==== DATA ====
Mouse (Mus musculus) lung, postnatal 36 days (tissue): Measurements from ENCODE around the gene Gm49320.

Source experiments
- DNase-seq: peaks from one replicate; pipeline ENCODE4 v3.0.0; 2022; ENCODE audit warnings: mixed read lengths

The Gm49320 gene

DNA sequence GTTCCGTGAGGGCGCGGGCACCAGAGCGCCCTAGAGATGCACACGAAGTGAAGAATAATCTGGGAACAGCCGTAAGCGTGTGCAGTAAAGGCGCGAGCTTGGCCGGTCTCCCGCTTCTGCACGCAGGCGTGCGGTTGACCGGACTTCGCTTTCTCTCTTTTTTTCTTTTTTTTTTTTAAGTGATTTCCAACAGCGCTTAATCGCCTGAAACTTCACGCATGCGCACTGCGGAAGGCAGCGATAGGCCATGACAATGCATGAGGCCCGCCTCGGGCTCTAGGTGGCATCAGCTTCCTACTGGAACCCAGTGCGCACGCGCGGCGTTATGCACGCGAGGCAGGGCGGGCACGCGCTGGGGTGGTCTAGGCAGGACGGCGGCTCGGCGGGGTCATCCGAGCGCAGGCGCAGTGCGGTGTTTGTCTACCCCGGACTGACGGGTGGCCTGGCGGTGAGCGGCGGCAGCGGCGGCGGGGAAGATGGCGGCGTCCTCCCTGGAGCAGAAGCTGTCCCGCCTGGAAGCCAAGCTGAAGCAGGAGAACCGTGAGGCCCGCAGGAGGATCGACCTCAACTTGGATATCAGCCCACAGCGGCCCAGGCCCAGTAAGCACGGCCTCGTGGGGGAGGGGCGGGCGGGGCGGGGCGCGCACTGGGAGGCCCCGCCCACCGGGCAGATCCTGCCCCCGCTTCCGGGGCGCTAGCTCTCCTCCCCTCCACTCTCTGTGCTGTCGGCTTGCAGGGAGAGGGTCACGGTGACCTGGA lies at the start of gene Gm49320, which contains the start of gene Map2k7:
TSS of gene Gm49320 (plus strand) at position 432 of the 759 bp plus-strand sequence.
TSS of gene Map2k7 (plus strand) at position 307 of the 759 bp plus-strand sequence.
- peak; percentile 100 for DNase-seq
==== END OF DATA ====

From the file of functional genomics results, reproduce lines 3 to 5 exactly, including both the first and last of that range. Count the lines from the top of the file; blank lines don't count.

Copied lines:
- DNase-seq: peaks from one replicate; pipeline ENCODE4 v3.0.0; 2022; ENCODE audit warnings: mixed read lengths

The Gm49320 gene

DNA sequence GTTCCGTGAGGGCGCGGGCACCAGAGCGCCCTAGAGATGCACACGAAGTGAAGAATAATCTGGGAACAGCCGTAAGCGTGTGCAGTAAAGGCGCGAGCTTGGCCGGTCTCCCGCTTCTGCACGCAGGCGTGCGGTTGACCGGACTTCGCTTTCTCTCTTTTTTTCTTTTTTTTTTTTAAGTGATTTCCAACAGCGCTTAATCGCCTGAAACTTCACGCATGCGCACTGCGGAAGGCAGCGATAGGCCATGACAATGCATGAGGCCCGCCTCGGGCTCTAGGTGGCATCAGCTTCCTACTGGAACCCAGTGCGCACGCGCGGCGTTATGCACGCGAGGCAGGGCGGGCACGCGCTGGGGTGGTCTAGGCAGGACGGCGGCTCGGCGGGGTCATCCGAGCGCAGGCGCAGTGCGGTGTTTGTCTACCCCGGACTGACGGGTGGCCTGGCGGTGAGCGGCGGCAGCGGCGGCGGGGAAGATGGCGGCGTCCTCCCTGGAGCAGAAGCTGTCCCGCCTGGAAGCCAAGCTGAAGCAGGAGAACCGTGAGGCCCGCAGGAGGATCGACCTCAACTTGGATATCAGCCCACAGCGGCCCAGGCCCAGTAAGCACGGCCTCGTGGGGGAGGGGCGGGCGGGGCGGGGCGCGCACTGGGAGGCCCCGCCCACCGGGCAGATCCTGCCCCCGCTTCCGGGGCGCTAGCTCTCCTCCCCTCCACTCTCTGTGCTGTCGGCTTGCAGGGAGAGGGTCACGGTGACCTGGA lies at the start of gene Gm49320, which contains the start of gene Map2k7: